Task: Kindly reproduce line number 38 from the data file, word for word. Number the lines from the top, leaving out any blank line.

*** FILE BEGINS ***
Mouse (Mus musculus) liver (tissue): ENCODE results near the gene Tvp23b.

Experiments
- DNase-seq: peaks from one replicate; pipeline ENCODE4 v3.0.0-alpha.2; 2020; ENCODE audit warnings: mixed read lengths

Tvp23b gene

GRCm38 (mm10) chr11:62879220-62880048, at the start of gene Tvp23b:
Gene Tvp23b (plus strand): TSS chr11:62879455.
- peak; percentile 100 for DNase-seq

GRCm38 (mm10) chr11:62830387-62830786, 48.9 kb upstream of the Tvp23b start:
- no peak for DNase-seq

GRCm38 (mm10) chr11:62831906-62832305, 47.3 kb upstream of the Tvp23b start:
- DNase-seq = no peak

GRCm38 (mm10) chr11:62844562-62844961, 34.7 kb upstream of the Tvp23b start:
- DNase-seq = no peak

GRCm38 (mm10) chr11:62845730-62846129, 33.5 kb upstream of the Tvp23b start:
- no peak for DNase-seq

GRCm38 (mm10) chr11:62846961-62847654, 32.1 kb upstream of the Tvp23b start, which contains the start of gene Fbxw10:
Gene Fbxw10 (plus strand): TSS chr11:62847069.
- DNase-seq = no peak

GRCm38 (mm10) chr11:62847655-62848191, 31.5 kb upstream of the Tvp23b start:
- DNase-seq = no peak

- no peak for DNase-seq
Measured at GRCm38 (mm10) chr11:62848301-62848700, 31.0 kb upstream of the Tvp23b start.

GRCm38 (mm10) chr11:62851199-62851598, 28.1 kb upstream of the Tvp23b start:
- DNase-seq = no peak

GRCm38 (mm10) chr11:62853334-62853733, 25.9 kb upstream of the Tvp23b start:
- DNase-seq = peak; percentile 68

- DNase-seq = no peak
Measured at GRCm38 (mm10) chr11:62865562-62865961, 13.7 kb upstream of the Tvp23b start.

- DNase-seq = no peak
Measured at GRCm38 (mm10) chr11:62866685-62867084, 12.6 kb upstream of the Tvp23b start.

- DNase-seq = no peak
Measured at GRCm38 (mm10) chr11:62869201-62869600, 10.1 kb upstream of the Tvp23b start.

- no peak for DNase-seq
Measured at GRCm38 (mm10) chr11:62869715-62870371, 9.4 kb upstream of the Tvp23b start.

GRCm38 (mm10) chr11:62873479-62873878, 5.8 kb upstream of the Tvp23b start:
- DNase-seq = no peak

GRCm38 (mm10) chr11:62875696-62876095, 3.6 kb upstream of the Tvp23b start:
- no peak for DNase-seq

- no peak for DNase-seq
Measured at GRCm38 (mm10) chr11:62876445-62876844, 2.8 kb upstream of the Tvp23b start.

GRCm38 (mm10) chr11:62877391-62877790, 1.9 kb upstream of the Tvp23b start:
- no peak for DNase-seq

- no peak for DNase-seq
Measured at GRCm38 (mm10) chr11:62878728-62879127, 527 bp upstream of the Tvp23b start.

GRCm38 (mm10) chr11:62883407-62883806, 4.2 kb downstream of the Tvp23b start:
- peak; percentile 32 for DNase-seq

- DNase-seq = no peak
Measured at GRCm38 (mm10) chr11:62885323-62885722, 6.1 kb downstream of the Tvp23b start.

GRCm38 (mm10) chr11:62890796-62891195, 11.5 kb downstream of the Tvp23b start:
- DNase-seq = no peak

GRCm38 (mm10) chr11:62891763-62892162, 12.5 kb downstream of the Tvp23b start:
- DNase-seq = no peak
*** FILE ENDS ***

- no peak for DNase-seq